Introducing Uyuni: the world’s biggest salt pan
As a team, we’ve been lucky enough to visit some pretty amazing places, but the salt pan outside Uyuni in Southern Bolivia (el Salar de Uyuni) is right up there. In fact, if you’re after otherworldly photo opportunities, a sense of utter desolation and a peek at an extremely fragile ecosystem, there’s no place like it anywhere in the world.
In other words, if you’ve always wanted to go to the moon but don’t know anyone at NASA, Uyuni is your next best bet.
SA Expeditions has learned how to get the most out of this pristine and delicate gem. Uyuni is very firmly on the Gringo Trail, but our tours ensure both comfort (we've handpicked the best salt hotels) and exclusivity – we make a point of visiting a more remote (but much more impressive) train graveyard, for example, and we also steer clear of the most popular 'islands' on the salt pan. But more about that later, let’s hit the road…
The town of Uyuni is straight out of the Wild West. It’s dusty, and has the gangly unassertiveness of an adolescent who hasn’t had the time to buy new clothes after their growth spurt. Fortunately, you won’t spend much time in Uyuni. On your way to the salt pan you’ll stop at the abandoned mining town of Pulacayo which is home to a train graveyard which includes a locomotive that was robbed by none other than Butch Cassidy and the Sundance Kid (read much more about their untimely demise in a remote Bolivian outpost here).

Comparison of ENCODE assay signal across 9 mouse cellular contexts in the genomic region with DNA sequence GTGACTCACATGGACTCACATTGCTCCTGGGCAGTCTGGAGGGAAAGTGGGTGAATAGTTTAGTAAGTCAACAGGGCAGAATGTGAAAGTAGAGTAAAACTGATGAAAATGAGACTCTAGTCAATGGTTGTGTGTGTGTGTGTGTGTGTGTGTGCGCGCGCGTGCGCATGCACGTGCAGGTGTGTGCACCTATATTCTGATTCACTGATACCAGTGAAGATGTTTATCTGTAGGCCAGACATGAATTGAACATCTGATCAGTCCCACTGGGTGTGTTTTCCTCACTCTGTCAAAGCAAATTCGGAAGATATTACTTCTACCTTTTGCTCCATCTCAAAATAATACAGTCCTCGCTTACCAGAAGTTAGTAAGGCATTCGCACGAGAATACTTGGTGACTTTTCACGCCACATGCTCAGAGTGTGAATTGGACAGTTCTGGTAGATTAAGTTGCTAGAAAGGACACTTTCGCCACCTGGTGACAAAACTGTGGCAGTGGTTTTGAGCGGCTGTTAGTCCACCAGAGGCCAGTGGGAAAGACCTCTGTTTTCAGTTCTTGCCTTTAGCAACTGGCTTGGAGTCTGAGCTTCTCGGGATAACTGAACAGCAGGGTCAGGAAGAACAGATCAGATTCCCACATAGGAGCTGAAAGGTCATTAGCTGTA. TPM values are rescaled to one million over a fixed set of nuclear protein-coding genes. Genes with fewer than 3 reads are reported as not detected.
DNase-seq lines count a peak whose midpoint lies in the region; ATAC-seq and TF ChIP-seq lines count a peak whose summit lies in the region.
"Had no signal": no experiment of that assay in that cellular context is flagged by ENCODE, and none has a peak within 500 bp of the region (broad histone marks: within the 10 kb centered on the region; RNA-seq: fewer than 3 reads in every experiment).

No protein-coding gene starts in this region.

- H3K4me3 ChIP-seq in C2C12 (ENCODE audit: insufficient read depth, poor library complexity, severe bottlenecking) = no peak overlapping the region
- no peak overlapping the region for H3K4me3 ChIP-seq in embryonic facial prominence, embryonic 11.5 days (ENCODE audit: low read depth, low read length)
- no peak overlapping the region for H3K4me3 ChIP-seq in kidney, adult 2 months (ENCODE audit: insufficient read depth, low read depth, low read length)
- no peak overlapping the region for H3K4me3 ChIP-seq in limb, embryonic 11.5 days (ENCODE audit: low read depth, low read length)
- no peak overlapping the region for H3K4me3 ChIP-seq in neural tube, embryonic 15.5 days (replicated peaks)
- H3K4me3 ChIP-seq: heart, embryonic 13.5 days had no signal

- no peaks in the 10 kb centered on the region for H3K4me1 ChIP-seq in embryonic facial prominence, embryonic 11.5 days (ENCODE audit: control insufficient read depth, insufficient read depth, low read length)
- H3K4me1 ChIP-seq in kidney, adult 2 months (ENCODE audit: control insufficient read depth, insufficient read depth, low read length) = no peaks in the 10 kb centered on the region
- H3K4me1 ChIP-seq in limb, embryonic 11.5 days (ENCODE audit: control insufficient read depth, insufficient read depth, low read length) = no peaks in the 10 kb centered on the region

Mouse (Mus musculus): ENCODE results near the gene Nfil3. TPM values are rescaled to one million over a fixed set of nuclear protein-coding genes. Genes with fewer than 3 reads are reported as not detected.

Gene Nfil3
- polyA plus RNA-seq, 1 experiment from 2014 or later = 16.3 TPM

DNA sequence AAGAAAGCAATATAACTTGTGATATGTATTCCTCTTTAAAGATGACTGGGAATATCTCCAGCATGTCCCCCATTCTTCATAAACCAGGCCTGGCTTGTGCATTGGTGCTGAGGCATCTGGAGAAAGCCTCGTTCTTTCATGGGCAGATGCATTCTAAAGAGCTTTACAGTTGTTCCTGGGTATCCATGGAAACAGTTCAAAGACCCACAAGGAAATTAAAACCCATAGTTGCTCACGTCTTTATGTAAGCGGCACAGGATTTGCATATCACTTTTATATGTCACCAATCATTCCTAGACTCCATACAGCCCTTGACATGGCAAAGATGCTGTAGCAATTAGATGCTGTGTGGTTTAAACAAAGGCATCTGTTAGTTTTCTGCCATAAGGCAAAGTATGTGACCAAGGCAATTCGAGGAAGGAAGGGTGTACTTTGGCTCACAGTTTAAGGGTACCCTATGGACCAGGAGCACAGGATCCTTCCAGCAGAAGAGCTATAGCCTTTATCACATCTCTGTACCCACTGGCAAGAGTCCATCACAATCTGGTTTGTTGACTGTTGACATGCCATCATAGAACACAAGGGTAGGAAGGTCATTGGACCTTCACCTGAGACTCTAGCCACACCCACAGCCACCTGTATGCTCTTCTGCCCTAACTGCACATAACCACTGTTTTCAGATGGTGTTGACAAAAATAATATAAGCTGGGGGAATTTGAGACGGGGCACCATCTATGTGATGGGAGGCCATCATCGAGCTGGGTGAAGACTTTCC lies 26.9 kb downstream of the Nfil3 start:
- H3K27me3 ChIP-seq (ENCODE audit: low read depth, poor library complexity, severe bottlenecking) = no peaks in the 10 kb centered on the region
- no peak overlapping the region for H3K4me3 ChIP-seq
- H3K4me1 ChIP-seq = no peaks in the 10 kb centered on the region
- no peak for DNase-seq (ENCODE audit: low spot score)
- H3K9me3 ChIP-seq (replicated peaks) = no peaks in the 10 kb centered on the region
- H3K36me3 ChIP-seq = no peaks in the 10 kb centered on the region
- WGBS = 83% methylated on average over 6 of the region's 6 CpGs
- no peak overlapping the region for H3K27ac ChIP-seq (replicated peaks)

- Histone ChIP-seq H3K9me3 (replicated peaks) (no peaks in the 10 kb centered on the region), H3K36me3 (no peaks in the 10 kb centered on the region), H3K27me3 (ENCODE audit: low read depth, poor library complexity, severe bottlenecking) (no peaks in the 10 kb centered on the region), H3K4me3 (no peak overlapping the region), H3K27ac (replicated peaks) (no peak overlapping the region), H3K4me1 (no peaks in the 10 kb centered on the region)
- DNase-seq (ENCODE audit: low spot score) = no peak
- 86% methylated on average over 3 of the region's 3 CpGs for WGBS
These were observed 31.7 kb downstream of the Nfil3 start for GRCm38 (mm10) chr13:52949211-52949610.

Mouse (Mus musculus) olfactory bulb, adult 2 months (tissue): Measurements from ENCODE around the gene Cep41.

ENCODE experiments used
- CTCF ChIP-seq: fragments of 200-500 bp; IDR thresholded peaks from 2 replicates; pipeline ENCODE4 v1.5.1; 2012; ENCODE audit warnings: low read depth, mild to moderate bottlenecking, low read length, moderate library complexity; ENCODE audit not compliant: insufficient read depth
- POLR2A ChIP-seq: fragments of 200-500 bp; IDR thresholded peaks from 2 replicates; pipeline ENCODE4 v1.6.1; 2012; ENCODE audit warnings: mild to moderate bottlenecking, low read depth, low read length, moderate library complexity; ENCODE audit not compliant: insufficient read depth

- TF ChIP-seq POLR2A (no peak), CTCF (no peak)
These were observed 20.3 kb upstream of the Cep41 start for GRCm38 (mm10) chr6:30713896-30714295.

The Salar – which used to be a giant prehistoric lake - is hard, crazed, and white. It’s located at 12,000 ft above sea level and covers an area of 4,086 square miles – making it both the largest and the highest salt pan in the world. It has an average depth of 25cm and is smoother and firmer than most of the roads in Bolivia. Which is a good thing because you’ll cover some distance in this vast landscape.
Endless salt takes a bit of getting used to. In the beginning, you’ll be asking your driver to stop every few minutes for a photo break, but soon you’ll realize that every inch of the Salar is a photo opportunity. If you visit in the rainy season the flats will be covered in the thin layer of surface water which acts as a mirror for the cumulus-heavy skies. If you travel in the dry season the Salar becomes the world’s biggest blue screen, a studio where even the most camera shy can’t resist posing for silly, perspective-warping photos. (Read more about when to visit Uyuni here.)
A few ‘islands’ protrude from the Salar, a vibrant, biodiverse contrast to the lifeless salt. These islands are usually covered in giant cacti, which support abundant populations of small mammals and birds. The islands are especially impressive when the cacti are in flower. And the views from the top aren’t too shabby either.
Some parts of the salt flat see a lot of tourist pressure, and one island, in particular, is exceptionally popular at lunchtime, but our expert local guides make sure you avoid the most crowded locations / times. What's more, all the hotels we work with are located far from the madding crowd (and most are made entirely out of salt!).
You’ll get to visit 800-year old Aymara fortresses and marvel at Pre-Incan mummies. You’ll walk, cycle (if you want to) and drive through some unreal places. You’ll almost certainly encounter llamas, vicuñas and flamingos. You’ll see some mind-bending landscapes and take some amazing photos. You’ll eat great food and meet people who have lived on the Salar all their lives. But most of all you’ll realize that the emptiest place in the world is actually one of the fullest.